According to Toppharmacyschools.org, the university provides a comprehensive range of meals. Residents of the I-House are already booking a “meal plan” in the Dining Commons. The Dining Commons are like a “first class, all u can eat” cafeteria. There is a burger, sandwich, salad and fruit station and also a variety of dishes (Asian, Mexican, etc.). The meal plan can be configured as desired between meals in the Dining Commons and Flexdollar. Flexdollar can be spent in the campus supermarket, at fast food and in the cafeteria. Cooking is not possible in the apartments as there is only a large fridge and microwave. On Fridays, the I-House organizes a “country night”, with typical food, drinks, music, films and the like. This is done by I-House residents who agree to
Exchange students are officially only allowed to live in the International House. It is also possible to stay in a normal student residence (Pioneer Hights – http://www20.csueastbay.edu/prospective/campus-life/housing/pioneer-heights.html). Anyone who has the illusion that there are parties on campus like in college films or that they have already learned a lot about campus life on US campuses from their circle of friends will be disappointed very quickly. The Asians meet the general clichés and are mostly socially incompetent, behave inconspicuously, which does not always mean considerate. The magic words in the I-House are “Noise complaint” and it can happen that after the first warning from the I-House staff (mostly Asians with sometimes difficult to understand English), the police prevent rustic smaller parties.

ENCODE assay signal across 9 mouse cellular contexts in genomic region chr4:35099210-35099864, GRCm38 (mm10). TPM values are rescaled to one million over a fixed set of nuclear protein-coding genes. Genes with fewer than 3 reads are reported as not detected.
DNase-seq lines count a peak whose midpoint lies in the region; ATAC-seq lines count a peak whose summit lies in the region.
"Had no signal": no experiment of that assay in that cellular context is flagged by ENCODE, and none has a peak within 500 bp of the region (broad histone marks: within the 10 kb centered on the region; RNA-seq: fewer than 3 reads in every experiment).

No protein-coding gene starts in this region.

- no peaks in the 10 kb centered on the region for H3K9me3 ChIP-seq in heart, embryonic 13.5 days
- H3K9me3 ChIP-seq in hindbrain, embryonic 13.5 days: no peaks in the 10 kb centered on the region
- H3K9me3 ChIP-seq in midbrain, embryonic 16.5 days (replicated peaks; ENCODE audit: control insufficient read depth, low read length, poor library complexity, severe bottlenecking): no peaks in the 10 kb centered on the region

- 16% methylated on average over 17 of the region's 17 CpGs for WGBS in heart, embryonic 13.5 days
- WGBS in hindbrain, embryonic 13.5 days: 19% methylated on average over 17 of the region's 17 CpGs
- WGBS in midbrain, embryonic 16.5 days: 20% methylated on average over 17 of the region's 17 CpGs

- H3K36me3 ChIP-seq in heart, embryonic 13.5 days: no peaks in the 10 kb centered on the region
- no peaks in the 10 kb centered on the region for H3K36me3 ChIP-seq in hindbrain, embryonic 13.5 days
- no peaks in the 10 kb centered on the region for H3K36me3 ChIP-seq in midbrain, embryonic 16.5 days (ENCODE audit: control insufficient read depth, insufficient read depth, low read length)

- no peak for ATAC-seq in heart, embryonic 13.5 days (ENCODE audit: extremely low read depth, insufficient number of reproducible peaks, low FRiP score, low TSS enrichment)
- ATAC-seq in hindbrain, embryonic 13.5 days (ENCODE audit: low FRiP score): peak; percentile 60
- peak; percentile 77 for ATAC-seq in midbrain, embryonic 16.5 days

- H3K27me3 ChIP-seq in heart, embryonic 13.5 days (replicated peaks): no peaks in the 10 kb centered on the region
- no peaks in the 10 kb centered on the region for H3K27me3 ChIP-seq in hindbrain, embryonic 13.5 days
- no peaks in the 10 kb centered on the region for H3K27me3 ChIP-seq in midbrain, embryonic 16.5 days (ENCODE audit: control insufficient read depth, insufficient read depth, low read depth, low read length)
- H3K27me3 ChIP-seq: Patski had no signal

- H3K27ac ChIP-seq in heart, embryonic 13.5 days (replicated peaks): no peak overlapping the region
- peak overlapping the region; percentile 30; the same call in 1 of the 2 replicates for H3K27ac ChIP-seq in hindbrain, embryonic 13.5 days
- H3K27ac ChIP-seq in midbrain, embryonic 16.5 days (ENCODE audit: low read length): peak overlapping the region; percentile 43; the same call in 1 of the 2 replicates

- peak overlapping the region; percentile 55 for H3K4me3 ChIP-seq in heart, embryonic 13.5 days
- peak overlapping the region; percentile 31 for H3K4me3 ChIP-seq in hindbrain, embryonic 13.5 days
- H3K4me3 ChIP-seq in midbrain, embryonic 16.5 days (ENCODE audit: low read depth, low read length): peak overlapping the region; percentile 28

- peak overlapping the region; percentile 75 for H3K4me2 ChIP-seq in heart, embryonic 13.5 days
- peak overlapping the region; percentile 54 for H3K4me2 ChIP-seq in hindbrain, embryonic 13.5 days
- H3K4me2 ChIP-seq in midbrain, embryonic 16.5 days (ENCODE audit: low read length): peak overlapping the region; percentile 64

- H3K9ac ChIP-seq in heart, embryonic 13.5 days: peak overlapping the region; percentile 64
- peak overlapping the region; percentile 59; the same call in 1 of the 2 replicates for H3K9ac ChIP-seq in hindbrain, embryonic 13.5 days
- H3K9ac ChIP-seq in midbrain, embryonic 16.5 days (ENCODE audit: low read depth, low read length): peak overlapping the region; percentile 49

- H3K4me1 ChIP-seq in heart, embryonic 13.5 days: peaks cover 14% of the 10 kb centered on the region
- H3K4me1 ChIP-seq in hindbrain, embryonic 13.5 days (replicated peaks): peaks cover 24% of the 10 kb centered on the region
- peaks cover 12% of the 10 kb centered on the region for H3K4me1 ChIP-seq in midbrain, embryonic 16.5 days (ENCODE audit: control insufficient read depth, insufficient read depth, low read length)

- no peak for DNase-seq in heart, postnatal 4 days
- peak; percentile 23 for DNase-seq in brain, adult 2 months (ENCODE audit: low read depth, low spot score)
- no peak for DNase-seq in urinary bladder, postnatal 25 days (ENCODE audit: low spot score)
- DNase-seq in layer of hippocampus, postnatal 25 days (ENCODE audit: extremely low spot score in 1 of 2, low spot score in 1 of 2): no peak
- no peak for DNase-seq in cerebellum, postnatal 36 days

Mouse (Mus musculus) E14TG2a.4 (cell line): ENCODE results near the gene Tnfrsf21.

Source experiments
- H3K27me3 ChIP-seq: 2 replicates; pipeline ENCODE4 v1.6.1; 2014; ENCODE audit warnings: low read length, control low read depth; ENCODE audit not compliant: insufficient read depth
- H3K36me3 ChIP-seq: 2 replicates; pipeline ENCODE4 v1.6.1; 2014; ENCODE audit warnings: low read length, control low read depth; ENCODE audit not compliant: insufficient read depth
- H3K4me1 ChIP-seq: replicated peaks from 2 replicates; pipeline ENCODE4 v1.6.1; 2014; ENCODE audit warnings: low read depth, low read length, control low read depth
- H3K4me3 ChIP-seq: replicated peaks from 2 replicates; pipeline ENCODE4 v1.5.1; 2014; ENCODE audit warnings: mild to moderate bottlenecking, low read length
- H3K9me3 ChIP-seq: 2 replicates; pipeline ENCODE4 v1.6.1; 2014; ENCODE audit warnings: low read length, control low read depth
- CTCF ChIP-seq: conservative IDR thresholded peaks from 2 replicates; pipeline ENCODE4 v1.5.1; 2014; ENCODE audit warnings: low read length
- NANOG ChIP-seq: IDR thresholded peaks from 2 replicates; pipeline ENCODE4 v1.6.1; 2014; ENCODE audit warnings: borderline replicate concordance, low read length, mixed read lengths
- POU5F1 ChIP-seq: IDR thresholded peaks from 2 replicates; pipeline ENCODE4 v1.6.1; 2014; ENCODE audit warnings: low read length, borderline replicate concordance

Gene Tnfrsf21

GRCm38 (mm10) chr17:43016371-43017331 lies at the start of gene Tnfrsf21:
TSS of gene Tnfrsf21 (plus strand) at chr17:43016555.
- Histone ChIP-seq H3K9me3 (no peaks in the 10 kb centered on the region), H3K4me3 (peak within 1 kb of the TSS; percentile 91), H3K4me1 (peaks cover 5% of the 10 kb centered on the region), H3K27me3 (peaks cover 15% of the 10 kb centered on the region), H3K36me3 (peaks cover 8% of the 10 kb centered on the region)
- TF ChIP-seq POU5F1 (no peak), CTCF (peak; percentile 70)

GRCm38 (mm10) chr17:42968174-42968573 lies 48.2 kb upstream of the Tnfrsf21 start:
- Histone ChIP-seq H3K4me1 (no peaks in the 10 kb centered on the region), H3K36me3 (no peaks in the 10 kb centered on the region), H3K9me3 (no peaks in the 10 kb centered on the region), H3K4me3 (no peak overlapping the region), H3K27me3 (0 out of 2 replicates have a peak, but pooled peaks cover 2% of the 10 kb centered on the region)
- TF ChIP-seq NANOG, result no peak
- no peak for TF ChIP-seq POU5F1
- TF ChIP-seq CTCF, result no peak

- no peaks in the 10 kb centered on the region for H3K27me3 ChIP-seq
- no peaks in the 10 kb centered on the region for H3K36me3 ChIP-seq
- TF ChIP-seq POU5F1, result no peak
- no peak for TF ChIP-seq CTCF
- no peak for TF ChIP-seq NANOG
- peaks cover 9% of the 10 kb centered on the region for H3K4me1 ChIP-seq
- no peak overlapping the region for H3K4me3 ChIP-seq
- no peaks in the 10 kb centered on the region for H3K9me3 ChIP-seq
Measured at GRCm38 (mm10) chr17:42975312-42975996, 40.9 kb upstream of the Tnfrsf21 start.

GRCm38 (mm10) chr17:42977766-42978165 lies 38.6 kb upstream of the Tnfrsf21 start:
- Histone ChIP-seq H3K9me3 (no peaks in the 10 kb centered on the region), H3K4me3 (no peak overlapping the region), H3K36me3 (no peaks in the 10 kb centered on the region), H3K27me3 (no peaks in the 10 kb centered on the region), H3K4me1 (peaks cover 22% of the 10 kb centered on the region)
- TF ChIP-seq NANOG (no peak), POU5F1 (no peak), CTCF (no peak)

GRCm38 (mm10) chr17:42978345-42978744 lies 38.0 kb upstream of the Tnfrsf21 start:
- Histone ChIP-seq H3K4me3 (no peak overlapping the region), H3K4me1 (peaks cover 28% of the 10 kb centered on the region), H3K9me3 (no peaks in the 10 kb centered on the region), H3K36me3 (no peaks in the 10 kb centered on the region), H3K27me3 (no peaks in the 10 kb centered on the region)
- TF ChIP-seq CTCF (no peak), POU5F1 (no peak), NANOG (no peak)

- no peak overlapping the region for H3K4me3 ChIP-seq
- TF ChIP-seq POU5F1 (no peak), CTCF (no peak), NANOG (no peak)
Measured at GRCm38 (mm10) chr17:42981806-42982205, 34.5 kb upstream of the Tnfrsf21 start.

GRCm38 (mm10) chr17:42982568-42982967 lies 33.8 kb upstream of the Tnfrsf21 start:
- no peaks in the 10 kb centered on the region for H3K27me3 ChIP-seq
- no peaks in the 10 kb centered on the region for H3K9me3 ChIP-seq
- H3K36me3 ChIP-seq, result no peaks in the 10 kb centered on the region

The importance of a car in the land of unlimited possibilities takes on a new meaning on the campus in Hayward, as otherwise monotony becomes everyday life. It is possible to reach San Francisco with the public transportation system (BART), whereby the transfer by public transport takes a relatively long time or is not possible at all at many times. Anyone who already has experience in California and other US universities should not necessarily go to the CSUEB. A very big advantage, however, is the quarter system and the very moderate tuition fees by American standards. I think the initial higher investment for a university that is more central or in a city is for students who want a varied (student) life apart from the lectures, the better decision. In general, you are richer by many positive and a few negative experiences! Hayward is not San Francisco… and not only further away, but completely different in terms of mentality and lifestyle.